That legitimacy is not likely to be sustainable in economically advancing countries or possible in a fully developed nation. Will well-educated middle class and wealthy Chinese citizens be content to be ruled by a small clique of perennially aged oligarchs? As long as things go well, perhaps. But is such government sustainable when things go wrong? It is only on the idea of efficiency that such an oligarchy can be sustained, and a myth of efficiency is hard to sustain in the absence of any actual reason for merit. The Chinese oligarchs have not invented a clever new system for making their ruling clique better than any past cabal of parasitical old men. They are just free-riders on a culture naturally adapted to wealth-generation and following the well-trodden path of rapid industrialization.

The nationalist underpinnings of Putin’s Russian oligarchy seem even less compelling. Russia’s unique arc of global superpower to dismembered purgatory combined with its ancient history of corruption and misrule make it peculiarly fertile ground for an oligarchy based on a return to national power. That should deeply concern those neighboring states un-anxious to return to the glories of Union, but it says little about the future of legitimate government.

The fact that democracy provides natural and seamless legitimation in a world where few other ideas achieve any sort of consensus is a huge advantage. Living in a society with a legitimate government is just better. It takes a substantial element of personal uncertainty off the table and makes it possible to think usefully about building and exploring a life.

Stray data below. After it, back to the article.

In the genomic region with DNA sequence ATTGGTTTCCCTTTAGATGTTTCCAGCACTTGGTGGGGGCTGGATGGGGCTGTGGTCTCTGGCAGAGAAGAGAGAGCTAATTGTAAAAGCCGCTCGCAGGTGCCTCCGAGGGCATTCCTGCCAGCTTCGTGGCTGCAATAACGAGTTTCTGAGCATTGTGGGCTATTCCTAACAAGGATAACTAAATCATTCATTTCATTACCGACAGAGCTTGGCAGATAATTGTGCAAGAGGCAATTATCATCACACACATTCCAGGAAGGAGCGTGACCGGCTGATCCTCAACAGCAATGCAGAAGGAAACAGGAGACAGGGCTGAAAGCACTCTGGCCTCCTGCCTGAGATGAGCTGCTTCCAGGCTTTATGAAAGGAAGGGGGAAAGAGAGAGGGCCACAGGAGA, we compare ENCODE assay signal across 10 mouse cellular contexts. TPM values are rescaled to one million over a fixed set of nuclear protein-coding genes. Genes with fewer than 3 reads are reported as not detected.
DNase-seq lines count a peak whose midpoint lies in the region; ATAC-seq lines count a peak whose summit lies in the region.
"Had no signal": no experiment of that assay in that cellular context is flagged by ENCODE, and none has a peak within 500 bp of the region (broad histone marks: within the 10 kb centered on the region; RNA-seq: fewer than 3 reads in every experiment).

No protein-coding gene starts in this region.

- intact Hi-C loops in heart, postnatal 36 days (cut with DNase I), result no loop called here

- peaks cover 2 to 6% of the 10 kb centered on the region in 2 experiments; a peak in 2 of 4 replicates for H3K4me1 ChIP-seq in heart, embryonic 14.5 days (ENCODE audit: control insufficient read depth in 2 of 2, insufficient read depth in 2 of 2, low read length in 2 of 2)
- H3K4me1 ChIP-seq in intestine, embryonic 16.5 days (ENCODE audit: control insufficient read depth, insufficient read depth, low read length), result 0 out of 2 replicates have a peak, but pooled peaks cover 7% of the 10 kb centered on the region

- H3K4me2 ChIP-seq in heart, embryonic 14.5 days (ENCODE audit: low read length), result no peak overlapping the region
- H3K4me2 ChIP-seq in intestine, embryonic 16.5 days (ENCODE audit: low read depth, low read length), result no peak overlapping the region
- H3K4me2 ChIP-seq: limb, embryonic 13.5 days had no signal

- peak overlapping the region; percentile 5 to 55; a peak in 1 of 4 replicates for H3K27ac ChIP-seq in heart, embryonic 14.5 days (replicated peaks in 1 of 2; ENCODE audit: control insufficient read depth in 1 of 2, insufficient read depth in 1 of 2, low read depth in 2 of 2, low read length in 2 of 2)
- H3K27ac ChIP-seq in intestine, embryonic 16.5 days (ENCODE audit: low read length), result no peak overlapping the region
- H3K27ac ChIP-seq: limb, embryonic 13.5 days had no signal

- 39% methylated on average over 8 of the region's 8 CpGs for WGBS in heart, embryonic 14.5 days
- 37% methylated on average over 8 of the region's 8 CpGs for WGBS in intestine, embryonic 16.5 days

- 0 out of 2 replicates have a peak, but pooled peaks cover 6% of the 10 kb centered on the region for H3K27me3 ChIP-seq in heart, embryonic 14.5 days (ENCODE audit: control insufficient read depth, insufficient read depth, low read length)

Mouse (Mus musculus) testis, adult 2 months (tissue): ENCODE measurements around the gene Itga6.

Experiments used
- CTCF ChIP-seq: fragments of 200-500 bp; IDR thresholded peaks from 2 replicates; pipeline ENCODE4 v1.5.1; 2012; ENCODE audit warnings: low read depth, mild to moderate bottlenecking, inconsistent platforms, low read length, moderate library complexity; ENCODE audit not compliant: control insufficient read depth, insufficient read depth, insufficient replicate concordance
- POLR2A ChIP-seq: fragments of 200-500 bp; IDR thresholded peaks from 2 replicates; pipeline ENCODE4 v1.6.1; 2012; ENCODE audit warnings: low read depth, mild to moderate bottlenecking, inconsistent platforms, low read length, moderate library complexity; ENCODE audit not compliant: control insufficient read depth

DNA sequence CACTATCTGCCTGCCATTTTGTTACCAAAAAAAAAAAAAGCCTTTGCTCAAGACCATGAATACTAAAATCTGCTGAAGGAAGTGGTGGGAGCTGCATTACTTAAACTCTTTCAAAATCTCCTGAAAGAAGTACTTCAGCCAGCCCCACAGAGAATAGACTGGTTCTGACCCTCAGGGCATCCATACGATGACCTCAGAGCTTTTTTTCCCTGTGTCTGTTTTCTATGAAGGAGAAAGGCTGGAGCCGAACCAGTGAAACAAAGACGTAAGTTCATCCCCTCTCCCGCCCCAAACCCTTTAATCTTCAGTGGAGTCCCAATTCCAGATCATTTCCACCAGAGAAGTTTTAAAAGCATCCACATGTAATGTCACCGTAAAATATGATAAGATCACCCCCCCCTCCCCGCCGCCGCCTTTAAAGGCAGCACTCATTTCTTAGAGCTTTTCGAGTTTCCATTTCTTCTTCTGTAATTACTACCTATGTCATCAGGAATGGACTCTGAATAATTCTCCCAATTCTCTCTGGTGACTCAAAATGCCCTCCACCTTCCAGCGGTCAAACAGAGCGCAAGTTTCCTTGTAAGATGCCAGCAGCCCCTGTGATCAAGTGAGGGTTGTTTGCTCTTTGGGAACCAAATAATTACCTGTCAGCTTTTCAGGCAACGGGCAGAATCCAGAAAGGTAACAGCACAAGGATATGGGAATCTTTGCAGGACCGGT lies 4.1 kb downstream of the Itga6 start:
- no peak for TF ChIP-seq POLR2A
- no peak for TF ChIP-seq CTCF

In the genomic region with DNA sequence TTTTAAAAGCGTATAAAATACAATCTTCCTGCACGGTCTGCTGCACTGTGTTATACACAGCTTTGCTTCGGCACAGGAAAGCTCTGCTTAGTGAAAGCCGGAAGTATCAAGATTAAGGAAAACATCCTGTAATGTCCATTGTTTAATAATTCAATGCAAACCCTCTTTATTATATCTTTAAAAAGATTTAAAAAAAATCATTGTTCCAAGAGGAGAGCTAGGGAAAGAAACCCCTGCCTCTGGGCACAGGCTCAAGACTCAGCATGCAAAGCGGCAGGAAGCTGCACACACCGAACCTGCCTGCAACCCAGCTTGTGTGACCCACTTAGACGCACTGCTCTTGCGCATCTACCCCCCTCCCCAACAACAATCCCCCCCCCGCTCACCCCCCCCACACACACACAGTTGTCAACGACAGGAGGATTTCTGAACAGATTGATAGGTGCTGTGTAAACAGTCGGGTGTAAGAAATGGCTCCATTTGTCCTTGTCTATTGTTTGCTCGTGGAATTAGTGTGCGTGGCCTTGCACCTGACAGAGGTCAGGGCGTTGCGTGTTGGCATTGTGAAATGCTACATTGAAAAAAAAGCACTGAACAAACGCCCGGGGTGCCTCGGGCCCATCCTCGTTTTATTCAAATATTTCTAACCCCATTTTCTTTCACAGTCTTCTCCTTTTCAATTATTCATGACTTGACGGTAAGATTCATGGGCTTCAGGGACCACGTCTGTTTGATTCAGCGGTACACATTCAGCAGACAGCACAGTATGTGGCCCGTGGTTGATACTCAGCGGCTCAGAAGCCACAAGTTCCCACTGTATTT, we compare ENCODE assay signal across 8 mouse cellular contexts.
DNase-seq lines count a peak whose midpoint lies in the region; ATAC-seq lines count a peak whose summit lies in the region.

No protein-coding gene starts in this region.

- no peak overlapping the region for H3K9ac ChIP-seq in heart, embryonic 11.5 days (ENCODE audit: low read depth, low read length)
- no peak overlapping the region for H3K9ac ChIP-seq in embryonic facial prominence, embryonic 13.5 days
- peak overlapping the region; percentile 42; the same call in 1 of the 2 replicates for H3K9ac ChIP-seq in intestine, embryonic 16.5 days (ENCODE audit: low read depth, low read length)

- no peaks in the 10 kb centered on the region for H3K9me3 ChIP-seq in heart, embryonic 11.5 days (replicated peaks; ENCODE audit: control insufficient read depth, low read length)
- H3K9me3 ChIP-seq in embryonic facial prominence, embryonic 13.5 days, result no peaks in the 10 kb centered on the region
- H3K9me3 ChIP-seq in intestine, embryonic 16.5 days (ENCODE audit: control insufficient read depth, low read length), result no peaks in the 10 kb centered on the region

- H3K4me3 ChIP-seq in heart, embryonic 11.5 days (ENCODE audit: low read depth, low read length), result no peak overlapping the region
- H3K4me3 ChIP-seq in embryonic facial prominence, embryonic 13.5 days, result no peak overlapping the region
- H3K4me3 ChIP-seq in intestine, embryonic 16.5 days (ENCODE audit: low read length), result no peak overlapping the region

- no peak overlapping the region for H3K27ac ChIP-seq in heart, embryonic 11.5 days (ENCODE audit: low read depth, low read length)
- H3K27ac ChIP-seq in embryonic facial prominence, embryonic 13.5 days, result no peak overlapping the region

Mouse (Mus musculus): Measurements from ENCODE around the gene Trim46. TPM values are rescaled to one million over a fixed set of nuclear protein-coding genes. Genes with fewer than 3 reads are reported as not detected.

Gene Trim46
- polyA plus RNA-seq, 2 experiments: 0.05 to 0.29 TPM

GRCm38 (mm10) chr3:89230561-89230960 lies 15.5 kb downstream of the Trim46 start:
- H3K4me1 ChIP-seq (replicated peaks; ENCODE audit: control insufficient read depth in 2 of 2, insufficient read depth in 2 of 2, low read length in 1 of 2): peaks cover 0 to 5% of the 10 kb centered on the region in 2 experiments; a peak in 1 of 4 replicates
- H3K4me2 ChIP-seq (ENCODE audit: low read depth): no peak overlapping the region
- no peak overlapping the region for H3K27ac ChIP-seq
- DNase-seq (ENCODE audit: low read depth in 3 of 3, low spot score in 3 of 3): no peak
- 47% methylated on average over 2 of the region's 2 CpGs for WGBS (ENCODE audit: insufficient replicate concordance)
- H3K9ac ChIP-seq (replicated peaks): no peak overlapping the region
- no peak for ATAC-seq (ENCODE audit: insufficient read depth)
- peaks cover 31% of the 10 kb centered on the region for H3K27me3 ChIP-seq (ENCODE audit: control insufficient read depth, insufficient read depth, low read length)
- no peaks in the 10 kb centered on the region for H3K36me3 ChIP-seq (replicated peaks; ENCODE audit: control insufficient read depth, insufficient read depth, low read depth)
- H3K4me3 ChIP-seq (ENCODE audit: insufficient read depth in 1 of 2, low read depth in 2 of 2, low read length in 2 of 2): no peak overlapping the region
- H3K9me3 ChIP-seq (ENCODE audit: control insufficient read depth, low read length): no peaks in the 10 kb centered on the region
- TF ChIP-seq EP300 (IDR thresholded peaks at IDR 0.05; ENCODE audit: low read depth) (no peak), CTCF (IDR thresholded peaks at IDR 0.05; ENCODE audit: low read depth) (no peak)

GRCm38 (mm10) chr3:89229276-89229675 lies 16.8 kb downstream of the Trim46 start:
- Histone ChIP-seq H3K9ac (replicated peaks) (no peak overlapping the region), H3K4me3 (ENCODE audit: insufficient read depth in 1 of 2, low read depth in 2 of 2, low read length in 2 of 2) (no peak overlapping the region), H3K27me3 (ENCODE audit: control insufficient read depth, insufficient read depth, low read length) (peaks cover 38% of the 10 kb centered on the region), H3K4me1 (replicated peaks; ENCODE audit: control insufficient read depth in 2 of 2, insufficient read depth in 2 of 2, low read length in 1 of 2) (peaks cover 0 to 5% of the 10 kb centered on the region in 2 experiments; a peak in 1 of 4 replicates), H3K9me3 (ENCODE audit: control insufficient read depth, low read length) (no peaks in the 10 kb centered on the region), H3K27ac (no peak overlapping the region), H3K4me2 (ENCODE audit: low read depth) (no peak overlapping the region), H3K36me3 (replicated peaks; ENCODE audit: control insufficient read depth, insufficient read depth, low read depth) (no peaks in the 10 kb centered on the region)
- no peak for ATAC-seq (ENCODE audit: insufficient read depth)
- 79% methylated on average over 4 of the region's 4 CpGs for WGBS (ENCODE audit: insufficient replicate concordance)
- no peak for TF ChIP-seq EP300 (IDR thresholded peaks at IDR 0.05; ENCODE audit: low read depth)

Creation of a political community

Philosophers have gone back and forth on the virtues and dangers of involvement in a political community. Some have been deeply skeptical of the potentially corrupting effects of political community. Others, notably Aristotle, believed that the best kind of life needed involvement in a political community. Since Aristotle is probably the shrewdest observer of human nature in the entire philosophical tradition, it’s worth taking that view seriously. If a life is lived in conversation with culture, there is a separate and different conversation between a culture and its politics. Being part of that conversation is a high and uniquely human art.

Just as the importance of science in the Western tradition is also a story about community and a profound way of life, the importance of democracy is more than good governance and an effective check on tyranny. Democracy opens up a life within a political community to far more people than any other form of government.[2] Tocqueville called out the level of political participation in nineteenth century America as distinct, unparalleled and vitally important to the functioning of democratic government. Participation in local political roles dramatically improves the political understanding and sophistication of those who do it. It builds local community and creates bonds of understanding and empathy while building a natural transition path for those successful in a first career to move into a public role in the next part of their life.